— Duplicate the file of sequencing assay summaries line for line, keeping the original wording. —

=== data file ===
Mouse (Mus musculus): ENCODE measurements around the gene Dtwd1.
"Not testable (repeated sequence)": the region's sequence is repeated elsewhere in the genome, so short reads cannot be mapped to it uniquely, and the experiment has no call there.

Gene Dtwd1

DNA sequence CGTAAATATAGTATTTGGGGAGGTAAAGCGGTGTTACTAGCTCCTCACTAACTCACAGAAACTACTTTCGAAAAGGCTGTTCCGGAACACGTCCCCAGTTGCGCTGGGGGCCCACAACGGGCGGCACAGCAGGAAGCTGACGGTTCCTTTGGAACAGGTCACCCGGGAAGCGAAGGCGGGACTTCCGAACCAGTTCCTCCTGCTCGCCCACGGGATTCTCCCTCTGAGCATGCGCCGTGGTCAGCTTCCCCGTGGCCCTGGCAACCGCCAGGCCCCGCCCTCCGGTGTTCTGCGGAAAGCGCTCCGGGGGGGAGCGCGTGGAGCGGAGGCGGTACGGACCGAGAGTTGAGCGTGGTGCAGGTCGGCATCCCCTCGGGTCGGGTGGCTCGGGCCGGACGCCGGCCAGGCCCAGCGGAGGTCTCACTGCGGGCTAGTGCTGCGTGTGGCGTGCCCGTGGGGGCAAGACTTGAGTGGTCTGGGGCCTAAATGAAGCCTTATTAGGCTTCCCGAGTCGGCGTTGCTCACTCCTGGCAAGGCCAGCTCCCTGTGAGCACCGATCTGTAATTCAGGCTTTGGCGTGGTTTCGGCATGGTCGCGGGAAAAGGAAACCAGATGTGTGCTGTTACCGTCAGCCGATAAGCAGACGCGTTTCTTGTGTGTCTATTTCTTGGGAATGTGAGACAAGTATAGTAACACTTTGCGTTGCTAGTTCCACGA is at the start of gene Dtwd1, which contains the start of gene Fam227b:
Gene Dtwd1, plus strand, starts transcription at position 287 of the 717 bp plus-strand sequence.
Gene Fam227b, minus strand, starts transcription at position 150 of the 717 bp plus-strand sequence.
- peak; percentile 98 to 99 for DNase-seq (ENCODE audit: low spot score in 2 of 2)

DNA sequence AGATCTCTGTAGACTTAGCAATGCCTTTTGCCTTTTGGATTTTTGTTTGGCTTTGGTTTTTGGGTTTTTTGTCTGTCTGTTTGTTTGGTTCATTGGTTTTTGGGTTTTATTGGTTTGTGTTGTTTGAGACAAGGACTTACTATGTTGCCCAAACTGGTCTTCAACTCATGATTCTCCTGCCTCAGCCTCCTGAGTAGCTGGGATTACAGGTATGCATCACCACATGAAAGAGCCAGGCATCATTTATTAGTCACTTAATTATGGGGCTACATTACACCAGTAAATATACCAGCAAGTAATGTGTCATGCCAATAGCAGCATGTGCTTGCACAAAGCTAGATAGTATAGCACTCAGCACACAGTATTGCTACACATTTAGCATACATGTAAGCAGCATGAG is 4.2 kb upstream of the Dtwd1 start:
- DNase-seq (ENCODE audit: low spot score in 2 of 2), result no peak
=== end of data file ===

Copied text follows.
Mouse (Mus musculus): ENCODE measurements around the gene Dtwd1.
"Not testable (repeated sequence)": the region's sequence is repeated elsewhere in the genome, so short reads cannot be mapped to it uniquely, and the experiment has no call there.

Gene Dtwd1

DNA sequence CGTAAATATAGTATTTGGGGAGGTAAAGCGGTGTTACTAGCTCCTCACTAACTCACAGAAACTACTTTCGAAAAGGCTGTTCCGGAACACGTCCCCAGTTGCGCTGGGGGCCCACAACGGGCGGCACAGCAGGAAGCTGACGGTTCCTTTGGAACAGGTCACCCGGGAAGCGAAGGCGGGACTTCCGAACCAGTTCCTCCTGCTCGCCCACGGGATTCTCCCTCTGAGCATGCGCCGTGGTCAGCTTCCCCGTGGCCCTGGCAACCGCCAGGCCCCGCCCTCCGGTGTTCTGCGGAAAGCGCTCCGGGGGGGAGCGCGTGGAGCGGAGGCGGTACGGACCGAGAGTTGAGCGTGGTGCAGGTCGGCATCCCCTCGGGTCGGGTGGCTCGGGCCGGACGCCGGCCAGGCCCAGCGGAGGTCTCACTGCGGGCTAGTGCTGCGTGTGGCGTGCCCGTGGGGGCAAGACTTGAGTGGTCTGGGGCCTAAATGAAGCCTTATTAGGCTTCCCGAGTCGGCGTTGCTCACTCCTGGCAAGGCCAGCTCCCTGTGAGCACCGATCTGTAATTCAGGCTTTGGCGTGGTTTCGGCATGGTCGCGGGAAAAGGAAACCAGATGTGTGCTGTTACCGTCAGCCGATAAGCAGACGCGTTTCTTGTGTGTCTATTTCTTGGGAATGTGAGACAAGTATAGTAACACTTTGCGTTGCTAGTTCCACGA is at the start of gene Dtwd1, which contains the start of gene Fam227b:
Gene Dtwd1, plus strand, starts transcription at position 287 of the 717 bp plus-strand sequence.
Gene Fam227b, minus strand, starts transcription at position 150 of the 717 bp plus-strand sequence.
- peak; percentile 98 to 99 for DNase-seq (ENCODE audit: low spot score in 2 of 2)

DNA sequence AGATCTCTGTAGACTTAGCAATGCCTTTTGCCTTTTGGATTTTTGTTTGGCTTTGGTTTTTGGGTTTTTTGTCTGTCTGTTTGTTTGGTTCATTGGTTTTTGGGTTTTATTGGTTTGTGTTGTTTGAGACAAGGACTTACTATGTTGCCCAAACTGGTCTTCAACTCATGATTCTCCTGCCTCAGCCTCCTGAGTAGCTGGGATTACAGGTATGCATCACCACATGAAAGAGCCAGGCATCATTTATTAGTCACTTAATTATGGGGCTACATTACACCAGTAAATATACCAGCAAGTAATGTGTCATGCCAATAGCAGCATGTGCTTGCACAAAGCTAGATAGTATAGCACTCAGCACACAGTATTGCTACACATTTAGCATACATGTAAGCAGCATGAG is 4.2 kb upstream of the Dtwd1 start:
- DNase-seq (ENCODE audit: low spot score in 2 of 2), result no peak